Polish Party Proposes Three Years in Jail for "Insulting the Church" P-admin Atheist Republic

Read More Atheist Republic A Polish conservative party proposed a three-year jail sentence for anyone who insults the church or religious sentiments. The proposed law will strengthen Poland’s current blasphemy laws, increasing its scope to anyone who “publicly insults the church or interrupts mass.”
Marcin Warchoł, the deputy justice minister from the ultra-conservative Solidarna Polska (United Poland), announced the proposed legislation with another hardline deputy justice minister, Marcin Romanowski.
Warchol believes that the “current law is full of holes and encourages hatred towards those who express religious views.” “In Poland, there are shocking examples of aggression and profanation of religious symbols,” he added.
According to Warchol, desecrations of the images of the Virgin Mary, disruption of church services, and spraying of slogans on church walls are just a few examples justifying his proposed law.
Last year, Nergal, the vocalist of the Polish extreme metal band Behemoth, was convicted of “offending religious feelings.” The conviction was for Nergal’s post showing himself stepping on a painting of the Virgin Mary.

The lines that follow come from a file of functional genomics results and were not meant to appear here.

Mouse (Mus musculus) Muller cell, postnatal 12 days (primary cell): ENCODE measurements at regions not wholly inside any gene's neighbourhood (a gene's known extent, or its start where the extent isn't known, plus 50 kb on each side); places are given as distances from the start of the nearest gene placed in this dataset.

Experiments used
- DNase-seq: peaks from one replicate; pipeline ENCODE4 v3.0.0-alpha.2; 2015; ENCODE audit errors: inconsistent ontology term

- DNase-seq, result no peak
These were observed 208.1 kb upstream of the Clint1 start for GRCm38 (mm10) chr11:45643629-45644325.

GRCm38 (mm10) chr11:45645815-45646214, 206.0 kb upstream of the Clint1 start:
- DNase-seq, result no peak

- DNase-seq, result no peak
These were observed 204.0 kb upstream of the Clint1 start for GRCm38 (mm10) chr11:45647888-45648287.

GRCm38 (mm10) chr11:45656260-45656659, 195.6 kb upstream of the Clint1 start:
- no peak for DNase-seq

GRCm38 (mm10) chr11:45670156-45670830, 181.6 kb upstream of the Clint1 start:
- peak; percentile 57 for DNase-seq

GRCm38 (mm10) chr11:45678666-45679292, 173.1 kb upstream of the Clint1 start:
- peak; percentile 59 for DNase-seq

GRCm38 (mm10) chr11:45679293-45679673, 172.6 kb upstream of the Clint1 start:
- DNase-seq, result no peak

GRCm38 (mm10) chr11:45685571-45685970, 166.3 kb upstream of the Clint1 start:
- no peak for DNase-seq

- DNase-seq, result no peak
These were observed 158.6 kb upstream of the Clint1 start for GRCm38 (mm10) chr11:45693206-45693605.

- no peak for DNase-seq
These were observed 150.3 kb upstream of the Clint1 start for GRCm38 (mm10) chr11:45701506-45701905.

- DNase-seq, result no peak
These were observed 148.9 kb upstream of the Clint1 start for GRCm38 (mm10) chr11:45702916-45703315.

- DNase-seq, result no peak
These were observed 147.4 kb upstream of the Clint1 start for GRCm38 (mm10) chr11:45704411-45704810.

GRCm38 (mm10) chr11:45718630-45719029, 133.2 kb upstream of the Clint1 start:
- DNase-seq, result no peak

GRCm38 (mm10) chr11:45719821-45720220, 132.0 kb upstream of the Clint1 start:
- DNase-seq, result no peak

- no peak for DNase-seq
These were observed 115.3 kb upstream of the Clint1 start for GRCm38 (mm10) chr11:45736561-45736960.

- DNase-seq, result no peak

The conviction was later overturned in court after Nergal challenged it.
There were also multiple incidents during LGBTQ parades where the Virgin Mary and Jesus Christ were depicted with rainbow halos. Anti-abortion demonstrators also interrupted church service and vandalized church properties, Warchol added.
Warchol added that laws aimed to expand freedom and rights for the LGBTQ community are “at the expense of Christians.” “We need to stand up for religious freedom,” he added.
For the most part, Poland’s government has been faithful to promoting freedom of expression. But it has an existing blasphemy law, a unique element in most western democratic countries.
According to Freedom House, a US-based organization that aims to support and defend democracy worldwide, Poland has “some legal restrictions” regarding freedom of expression.
Article 196 of the Polish Penal Code prohibits “offenses toward religious feelings or sentiment.”
Warchol’s proposed law will expand the coverage of Article 196. “Whoever publicly mocks or scorns the church or other religious association would face up to two years in prison, or up to three years if they carried out the crime through the use of the media,” he explained.